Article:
We’ve expanded on that to reach out to our community where we can identify people that are in need of financial aid, where there’s no social program that can step in and help, or where there is no welfare program. We say hey, we understand you need help with this we’re going to help you overcome that adversity. Officers can actually reach out to the FOP and say hey, we’re here on this call and Mrs. Smith has three children who are sleeping on the floor because they can’t afford a bed for their kids, and we buy bunk beds for them. So we actually step in and purchase bunk beds for these families and work to build that positive relationship. You’ve seen things like in West Precinct where they’ve developed a community engagement team and they’ve seen significant reductions in crime. That engagement team has been working in an area that had high crime, and that precinct has now seen a significant reduction because of that engagement with the community. Does that mean that everything we’re doing is working? No, we can do better. We should be doing better, you know the FOP, as much as we’d like to, there are time constraints. We need to be sharing conversations with people from our community, we need to sit down and share perspectives from both sides, because if one side does not understand fully the perspective of the other side we will never accomplish our goals and make our community a safer and stronger place.
HOLLER: Do you think it helps when officers live in the area that they work in?
SMALLWOOD: You know what’s very concerning about that question is that officers in the Metropolitan Nashville Police Department cannot afford to live in their communities. They can’t. They cannot afford to live in the Nashville community, and so it’s very difficult to answer that question because we’re simply not paid enough to survive with a living wage, and survive the cost of living in Nashville. We were driven out by high increases and the cost of living not keeping up with salaries. I think it’s important that we do continue to have those conversations with our community, and police officers are human beings. We’re not perfect, but we strive to do everything we can to help. You see them as Sunday school teachers, as baseball coaches, as Boy Scout leaders, whatever you name it. When they’re not wearing the uniform, they’re generally engaged in their community anyway. So we’re not just a badge in the uniform, we are humans, we are people, and we are out there engaged in every aspect we can possibly do, we just want to help make the world a better place.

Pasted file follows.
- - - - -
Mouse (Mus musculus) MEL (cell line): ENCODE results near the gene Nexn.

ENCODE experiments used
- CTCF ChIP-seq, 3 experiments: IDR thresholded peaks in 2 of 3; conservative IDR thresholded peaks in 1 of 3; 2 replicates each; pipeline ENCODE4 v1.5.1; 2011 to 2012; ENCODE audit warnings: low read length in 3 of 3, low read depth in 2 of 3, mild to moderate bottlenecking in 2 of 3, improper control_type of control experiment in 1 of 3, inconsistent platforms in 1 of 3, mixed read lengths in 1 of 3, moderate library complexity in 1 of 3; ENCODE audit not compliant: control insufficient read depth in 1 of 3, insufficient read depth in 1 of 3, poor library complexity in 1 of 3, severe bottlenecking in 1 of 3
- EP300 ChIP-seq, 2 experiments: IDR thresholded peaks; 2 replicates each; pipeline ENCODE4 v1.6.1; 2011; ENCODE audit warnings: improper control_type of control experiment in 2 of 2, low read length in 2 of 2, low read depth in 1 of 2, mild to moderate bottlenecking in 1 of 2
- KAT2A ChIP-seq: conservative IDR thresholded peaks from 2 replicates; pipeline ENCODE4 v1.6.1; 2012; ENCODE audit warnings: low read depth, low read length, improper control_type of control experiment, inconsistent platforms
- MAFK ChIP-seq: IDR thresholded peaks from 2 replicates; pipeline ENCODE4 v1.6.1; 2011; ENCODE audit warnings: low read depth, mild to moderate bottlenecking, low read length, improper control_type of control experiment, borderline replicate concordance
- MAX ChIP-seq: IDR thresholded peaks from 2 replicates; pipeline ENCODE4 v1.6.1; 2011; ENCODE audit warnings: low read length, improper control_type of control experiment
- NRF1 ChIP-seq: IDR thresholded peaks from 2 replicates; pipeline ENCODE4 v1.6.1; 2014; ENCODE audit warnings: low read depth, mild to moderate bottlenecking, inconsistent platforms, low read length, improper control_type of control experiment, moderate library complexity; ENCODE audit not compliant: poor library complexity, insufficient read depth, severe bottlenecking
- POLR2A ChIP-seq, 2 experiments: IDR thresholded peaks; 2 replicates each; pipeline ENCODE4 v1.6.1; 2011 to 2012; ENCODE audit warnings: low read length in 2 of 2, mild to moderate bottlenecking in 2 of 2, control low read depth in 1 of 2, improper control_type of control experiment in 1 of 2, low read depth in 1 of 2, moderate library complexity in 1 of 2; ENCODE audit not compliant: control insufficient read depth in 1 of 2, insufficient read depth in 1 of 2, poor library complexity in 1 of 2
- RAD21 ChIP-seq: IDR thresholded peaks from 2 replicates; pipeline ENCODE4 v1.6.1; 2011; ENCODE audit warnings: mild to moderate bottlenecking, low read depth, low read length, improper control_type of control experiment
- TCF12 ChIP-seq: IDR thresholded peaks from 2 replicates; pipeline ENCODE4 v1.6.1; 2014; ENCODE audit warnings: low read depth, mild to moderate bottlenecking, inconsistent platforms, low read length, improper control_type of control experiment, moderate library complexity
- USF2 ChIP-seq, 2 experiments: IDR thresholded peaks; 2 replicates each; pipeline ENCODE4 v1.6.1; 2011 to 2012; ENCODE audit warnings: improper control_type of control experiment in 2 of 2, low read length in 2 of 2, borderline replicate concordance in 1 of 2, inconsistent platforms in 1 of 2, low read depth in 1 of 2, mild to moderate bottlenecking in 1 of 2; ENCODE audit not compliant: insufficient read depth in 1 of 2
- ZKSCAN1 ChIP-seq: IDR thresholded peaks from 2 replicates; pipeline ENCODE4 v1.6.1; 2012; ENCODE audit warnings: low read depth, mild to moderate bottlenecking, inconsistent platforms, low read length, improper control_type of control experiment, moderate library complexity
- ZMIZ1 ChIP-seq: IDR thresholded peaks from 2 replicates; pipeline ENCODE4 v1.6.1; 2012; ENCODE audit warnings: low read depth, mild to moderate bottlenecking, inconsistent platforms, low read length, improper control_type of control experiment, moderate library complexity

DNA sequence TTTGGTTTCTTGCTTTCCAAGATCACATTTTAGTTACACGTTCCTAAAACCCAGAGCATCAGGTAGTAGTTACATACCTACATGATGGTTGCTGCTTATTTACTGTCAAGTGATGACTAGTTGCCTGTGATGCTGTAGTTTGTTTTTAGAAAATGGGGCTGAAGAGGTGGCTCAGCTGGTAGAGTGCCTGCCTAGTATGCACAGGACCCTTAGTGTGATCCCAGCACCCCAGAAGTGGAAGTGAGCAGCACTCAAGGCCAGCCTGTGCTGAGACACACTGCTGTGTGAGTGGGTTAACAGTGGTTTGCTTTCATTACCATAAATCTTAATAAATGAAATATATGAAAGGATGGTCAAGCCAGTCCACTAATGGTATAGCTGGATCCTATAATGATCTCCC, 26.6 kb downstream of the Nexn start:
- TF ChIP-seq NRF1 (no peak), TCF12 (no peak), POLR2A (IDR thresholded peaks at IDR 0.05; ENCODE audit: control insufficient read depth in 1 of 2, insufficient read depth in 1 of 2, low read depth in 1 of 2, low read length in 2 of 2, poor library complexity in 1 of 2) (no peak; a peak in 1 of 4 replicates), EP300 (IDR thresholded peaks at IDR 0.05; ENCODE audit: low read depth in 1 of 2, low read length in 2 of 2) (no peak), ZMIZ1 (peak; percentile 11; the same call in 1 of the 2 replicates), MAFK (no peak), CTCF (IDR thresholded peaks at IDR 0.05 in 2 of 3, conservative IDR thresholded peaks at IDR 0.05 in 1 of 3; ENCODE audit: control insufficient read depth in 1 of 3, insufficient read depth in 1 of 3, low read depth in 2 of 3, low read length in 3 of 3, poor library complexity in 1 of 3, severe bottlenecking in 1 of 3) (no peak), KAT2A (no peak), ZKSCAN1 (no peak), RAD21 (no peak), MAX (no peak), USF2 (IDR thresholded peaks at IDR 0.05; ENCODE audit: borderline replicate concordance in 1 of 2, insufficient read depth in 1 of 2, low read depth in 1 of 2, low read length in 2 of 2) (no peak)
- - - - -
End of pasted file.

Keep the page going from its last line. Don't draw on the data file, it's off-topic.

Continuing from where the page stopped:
HOLLER: I ask this next one acknowledging that Nashville has not been really a part of this but we have seen a lot of videos of police… first of all, let me acknowledge we’ve seen a lot of looting and destruction on the part of people. I mean the vast majority of them have been peaceful protests, but there obviously has been problematic stuff, including here in Nashville. On the flip side, the vast majority of police have handled themselves well, but we’ve also seen a bunch of videos where police have gotten out of control and done things that are completely unnecessary. There are something like 500 examples from the past 2 weeks.
(FOLLOW THIS THREAD…)
To simplify following the criminal justice news of the last 36 hours, I posted a set of 10 links to police brutality videos on Facebook
Can’t do that here, obvs
So I’m putting them into a thread
— T. Greg Doucette (@greg_doucette) May 30, 2020
HOLLER: When you see those videos, does it feel like that’s actually doing police a disservice when they act that way, or do you feel like there might be a justification for it?
SMALLWOOD: So here’s where we come to a problem, and this is where you’ll go back to, well police unions are just there to stand up and protect officers whether or not they’re wrong. I don’t know the facts of a situation that happened in Buffalo, New York, or Louisville, Kentucky, or St. Louis, Missouri, or wherever any of these protests may have taken place. I know what was captured in the 30 second video, but I have questions. I want to know, were officers giving reasonable commands to leave the area, were they given ample time to leave and the person either refused or charged at the officer, or walked towards the officers. Those are all variables that come into play, and it would not be appropriate for me without getting all the facts to comment as to whether or not that’s right or wrong. I can comment as to whether it looked right around but that would be very reckless.
HOLLER: I know I’m playing devil’s advocate here, but that doesn’t always seem to be the case. When it comes to people who aren’t police, like in Minnesota there were officers driving by people walking on the highway, and a guy just stops and pepper sprays a guy for no reason and drives off. It seems like it just creates this air of distrust which feels like it makes you guys less safe in the end.
SMALLWOOD: I’m not sure what event you’re talking about I’ve not seen it.
HOLLER: I’ll send you some links!
UNION CHIEF: Please do.
HOLLER: I definitely will. The last thing I’ll ask you about, and I think I already know the answer, but there is a refrain from activists right now to defund the police. Some people are taking it literally, and some people mean it literally which is like to not have police anymore, but other people mean that police budgets, in comparison to what we spend on other priorities like education, healthcare, that kind of thing, are fairly bloated. Memphis, for example, has a vast majority of the budget. I actually don’t know what it is in Nashville, but we are spending like nothing on education in Memphis from the city budget, and housing is also a small amount. The argument that people make is if we were spending more on other priorities, then your job would be easier because there would be less militarization of police and there be less imprisonment. Essentially it’s a vicious cycle, where the more we spend on policing, the more we spend on locking people up, the more people are down on their luck, and the more they’re going to commit crimes. If we just break the cycle and start spending on other things and invest in people, and trust in people, that that might actually ultimately help your job out. What do you think about that philosophy?